If you want to go shop in the store that once was a Bruno’s Supermarket in Homewood, you might want to take a light jacket with you.
That’s because the space now houses Restaurant Depot, a wholesale cash-and-carry foodservice supplier with locations in 27 states. A large part of the new store is occupied by a huge cooler room where fresh produce and meats are among the items on display.
The store sells other items you won’t find in your local grocery store, like quart-sized bottles of food coloring and extracts, 10-gallon sauce pots and wooden paddles that pizzerias use to take pizzas out of the oven.
Restaurant Depot is just one of several new businesses that have opened in Homewood in the past few months.
A few doors down from Restaurant Depot in what is now called Homewood Commons, a Planet Fitness gym recently opened. Across Lakeshore Drive in Wildwood, a Sears Outlet offers a wide variety of discounted merchandise — from clothing and mattresses to washers, dryers, refrigerators and riding lawnmowers.
At the Greensprings Shopping Center, Lux Beauty recently opened in the space formerly occupied by Blockbuster. Across the parking lot, workers are busy in the former Food World location preparing it for the opening of a Mi Pueblo grocery store that is moving from a smaller nearby location.
Meanwhile, a Pep Boys auto care center has opened in part of the former Mazer’s location a few blocks away. A Fresh Market store also recently opened in the Colonial Brookwood Village complex near the Target store that started in 2013, and a Dunkin Donuts franchise was added to a Shell station.
“Right now, Homewood is booming,” says Mayor Scott McBrayer. He says Homewood’s demographics work for businesses.
“Our residents get out and shop Homewood,” he says. “It’s clean; it’s neat; it’s safe.” Plus Homewood’s location near Mountain Brook, Vestavia and Birmingham’s Southside make it centrally located for many shoppers.
McBrayer says Homewood does not typically offer incentives to new businesses or get involved with helping property owners find tenants. If a business contacts city officials about finding a spot, they do help them.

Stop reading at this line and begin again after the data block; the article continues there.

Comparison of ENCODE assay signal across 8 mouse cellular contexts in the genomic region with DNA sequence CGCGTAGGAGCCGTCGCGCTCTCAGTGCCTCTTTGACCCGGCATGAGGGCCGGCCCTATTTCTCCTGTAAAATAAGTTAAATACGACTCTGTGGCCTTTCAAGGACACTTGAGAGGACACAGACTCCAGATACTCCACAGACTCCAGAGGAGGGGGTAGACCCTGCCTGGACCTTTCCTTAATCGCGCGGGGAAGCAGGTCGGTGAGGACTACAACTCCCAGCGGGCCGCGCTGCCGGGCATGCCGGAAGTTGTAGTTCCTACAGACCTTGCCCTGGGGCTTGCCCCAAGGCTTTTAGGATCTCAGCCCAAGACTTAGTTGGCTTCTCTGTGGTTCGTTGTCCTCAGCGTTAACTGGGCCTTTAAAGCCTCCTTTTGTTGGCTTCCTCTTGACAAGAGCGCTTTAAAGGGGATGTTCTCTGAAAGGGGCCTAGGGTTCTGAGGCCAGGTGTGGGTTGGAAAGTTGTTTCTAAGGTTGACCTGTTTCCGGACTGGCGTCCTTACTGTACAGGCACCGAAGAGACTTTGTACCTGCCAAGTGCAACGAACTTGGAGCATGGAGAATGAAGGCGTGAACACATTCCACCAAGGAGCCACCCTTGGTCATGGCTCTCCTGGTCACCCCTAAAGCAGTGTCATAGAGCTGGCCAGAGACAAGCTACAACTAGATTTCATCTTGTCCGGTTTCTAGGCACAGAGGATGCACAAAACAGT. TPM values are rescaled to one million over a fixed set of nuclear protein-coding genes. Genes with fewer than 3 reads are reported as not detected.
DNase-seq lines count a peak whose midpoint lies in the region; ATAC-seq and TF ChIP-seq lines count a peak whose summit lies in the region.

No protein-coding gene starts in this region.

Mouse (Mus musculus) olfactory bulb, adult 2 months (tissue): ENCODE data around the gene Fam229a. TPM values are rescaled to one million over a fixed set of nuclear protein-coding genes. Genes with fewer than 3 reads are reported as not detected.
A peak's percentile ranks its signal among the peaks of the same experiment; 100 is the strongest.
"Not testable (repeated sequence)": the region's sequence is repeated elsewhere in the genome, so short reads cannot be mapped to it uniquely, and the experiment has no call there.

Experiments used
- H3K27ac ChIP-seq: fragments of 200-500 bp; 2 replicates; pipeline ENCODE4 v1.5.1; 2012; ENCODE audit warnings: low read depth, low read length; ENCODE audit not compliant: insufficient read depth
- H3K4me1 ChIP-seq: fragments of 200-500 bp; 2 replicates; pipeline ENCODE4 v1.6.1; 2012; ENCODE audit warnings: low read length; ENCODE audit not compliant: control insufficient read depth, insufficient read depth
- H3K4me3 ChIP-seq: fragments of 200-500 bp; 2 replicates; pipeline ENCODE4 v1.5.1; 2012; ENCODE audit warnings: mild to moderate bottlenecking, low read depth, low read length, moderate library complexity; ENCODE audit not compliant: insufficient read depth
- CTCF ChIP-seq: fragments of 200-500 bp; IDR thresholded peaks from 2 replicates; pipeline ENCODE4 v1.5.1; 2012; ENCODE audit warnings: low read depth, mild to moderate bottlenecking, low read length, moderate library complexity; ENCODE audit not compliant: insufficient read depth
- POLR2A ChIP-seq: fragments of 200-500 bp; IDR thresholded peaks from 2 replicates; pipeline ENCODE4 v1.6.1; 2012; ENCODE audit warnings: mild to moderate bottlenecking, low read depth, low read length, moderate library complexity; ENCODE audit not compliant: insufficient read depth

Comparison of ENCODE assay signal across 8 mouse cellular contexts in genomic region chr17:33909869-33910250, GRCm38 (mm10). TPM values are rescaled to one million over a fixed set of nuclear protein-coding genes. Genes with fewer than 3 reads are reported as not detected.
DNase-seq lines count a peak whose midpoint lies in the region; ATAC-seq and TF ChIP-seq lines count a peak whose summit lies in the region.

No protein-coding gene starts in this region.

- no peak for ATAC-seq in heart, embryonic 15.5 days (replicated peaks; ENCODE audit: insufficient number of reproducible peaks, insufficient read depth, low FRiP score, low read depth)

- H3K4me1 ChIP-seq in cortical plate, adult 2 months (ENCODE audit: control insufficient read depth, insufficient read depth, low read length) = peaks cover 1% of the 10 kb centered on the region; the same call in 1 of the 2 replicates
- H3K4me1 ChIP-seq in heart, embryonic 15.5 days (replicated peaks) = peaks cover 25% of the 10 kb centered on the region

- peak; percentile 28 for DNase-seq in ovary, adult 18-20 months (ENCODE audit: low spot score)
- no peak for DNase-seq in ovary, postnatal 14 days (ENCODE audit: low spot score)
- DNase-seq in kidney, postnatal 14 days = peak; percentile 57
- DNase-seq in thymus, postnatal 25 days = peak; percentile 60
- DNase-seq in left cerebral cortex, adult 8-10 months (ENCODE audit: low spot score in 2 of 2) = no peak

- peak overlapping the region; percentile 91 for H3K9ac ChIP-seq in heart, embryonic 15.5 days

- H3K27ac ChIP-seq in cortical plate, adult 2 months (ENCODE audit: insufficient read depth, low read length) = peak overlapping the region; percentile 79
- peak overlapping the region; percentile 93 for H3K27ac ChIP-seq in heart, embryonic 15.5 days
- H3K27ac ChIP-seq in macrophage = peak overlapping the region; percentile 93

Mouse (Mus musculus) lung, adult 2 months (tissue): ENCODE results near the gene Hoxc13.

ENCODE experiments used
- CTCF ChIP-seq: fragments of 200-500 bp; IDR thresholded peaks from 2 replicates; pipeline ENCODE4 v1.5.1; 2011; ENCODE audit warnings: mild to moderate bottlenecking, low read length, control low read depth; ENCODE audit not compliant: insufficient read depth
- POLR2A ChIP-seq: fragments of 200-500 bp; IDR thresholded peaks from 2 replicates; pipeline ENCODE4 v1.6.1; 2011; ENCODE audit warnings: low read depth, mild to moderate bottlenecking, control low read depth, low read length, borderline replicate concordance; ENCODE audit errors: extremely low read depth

The Homewood Chamber of Commerce is active in promoting the city to potential businesses. “We are very aggressive in getting businesses interested in coming to our community,” says Tricia Ford, executive director of the chamber. “We are always on the outlook for businesses to add to the retail mix.”
Ford is pleased with the businesses that have come to her city recently. “I am excited,” she says. “We’ve been working on it for a very long time. We make Homewood business-friendly.”
The Homewood Chamber works with property owners to help attract tenants to the city’s shopping centers. Ford says the chamber helped owners of the former Wildwood North center rebrand it as Homewood Commons and are involved in talks with other prospective tenants to fill remaining spots in the center, including the space recently vacated by Old Navy.
“We take advantage of everything that comes our way,” she says. “A lot of our ‘gray field’ areas don’t stay gray very long.”
Ford says the Homewood Chamber also works to promote other businesses in the city, including the numerous hotels and restaurants, and works with Samford University and other entities like the Shades Valley YMCA as well. Homewood has the largest concentration of hotels in Jefferson County, and she says the chamber is working to help attract more conventions.
McBrayer believes the growth of businesses is due at least partly because of the city government’s attitude toward business. “We’ve kind of got a one-stop shop,” he says. “You’re not waiting on inspectors and permits to get open. … I tell people, ‘When you’re ready to open, call and we will have an inspector there.’ ”
He says, “Businesses want to be in Homewood. … We are open for business.”
McBrayer says a review of the city budget and finances presented to the city council earlier in May showed sales tax receipts were up about $600,000 over the same period last year. The increase in revenues is important not only to the city but to the Homewood City Schools, which receives one cent of the city’s sales tax.
He chuckles when he says he knows that businesses in downtown Homewood are doing well because most of them close at 5 p.m. If they weren’t doing well, they would be open longer hours.
McBrayer says sales tax receipts had gone down during the economic slump, but Homewood has managed to average $1 million in surplus revenues each year since he became mayor in 2008. The money has been saved in a rainy day fund that now totals $11 million. In comparison, the city’s general fund budget is about $46 million.
Homewood uses property tax revenues to fund capital improvements such as the recent $400,000 renovation of Patriot Park off Oak Grove Road. McBrayer says that project was part of an overall effort to renovate the West Homewood area.
The city council recently voted to rezone business areas on West Oxmoor Road, and plans are underway for a $5 million project to completely revamp West Oxmoor from Greensprings Highway to the Barber Dairy plant, he says.
“We are working very hard to revitalize that area,” Ford says.
McBrayer also points to recent improvements in the city’s bond ratings. Both Standard and Poor’s and Moody’s have raised the city’s rating to AA+. “It shows investors that Homewood is a good place to invest in,” he says.